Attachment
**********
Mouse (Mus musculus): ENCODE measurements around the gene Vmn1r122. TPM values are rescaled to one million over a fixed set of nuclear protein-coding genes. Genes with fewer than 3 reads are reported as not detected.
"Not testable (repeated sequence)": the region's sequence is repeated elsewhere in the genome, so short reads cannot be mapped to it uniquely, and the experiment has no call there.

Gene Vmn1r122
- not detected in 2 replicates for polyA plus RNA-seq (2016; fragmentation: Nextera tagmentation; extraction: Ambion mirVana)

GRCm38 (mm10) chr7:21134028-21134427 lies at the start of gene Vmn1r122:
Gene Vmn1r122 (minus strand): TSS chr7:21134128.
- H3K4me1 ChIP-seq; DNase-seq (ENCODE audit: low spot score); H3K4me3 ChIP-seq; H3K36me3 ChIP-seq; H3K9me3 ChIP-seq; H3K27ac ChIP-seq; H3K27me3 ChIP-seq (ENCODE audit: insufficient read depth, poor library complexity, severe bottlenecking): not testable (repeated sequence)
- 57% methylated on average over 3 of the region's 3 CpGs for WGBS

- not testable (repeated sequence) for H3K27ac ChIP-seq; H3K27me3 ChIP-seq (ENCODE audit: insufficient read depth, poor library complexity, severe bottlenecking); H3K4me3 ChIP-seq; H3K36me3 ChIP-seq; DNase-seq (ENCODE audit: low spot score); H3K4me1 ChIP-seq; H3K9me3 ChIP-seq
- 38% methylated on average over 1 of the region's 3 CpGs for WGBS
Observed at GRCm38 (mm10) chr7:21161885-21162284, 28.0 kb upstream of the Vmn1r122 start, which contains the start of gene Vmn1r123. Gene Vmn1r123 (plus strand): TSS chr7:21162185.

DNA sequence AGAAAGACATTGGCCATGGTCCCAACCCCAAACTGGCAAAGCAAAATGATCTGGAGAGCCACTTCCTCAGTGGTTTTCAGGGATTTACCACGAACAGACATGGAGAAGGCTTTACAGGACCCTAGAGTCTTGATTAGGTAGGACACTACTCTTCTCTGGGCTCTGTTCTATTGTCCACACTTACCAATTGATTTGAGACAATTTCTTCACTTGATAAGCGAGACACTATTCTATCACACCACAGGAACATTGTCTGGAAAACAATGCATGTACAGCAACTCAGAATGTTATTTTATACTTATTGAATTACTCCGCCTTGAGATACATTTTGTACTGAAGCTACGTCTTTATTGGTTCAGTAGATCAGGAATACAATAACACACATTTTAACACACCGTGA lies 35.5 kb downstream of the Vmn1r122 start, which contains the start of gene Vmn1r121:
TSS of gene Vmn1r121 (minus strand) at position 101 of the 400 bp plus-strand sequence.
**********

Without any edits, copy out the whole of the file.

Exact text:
Mouse (Mus musculus): ENCODE measurements around the gene Vmn1r122. TPM values are rescaled to one million over a fixed set of nuclear protein-coding genes. Genes with fewer than 3 reads are reported as not detected.
"Not testable (repeated sequence)": the region's sequence is repeated elsewhere in the genome, so short reads cannot be mapped to it uniquely, and the experiment has no call there.

Gene Vmn1r122
- not detected in 2 replicates for polyA plus RNA-seq (2016; fragmentation: Nextera tagmentation; extraction: Ambion mirVana)

GRCm38 (mm10) chr7:21134028-21134427 lies at the start of gene Vmn1r122:
Gene Vmn1r122 (minus strand): TSS chr7:21134128.
- H3K4me1 ChIP-seq; DNase-seq (ENCODE audit: low spot score); H3K4me3 ChIP-seq; H3K36me3 ChIP-seq; H3K9me3 ChIP-seq; H3K27ac ChIP-seq; H3K27me3 ChIP-seq (ENCODE audit: insufficient read depth, poor library complexity, severe bottlenecking): not testable (repeated sequence)
- 57% methylated on average over 3 of the region's 3 CpGs for WGBS

- not testable (repeated sequence) for H3K27ac ChIP-seq; H3K27me3 ChIP-seq (ENCODE audit: insufficient read depth, poor library complexity, severe bottlenecking); H3K4me3 ChIP-seq; H3K36me3 ChIP-seq; DNase-seq (ENCODE audit: low spot score); H3K4me1 ChIP-seq; H3K9me3 ChIP-seq
- 38% methylated on average over 1 of the region's 3 CpGs for WGBS
Observed at GRCm38 (mm10) chr7:21161885-21162284, 28.0 kb upstream of the Vmn1r122 start, which contains the start of gene Vmn1r123. Gene Vmn1r123 (plus strand): TSS chr7:21162185.

DNA sequence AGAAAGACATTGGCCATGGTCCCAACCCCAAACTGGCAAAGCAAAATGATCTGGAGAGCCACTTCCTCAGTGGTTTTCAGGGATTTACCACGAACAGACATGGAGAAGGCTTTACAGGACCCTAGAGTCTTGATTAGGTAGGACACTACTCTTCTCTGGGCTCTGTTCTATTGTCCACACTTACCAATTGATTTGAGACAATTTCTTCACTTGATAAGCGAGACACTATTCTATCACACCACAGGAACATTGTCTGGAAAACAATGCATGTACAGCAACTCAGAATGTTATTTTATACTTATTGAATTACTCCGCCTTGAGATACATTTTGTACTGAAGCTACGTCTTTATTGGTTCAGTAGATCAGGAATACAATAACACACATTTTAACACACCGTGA lies 35.5 kb downstream of the Vmn1r122 start, which contains the start of gene Vmn1r121:
TSS of gene Vmn1r121 (minus strand) at position 101 of the 400 bp plus-strand sequence.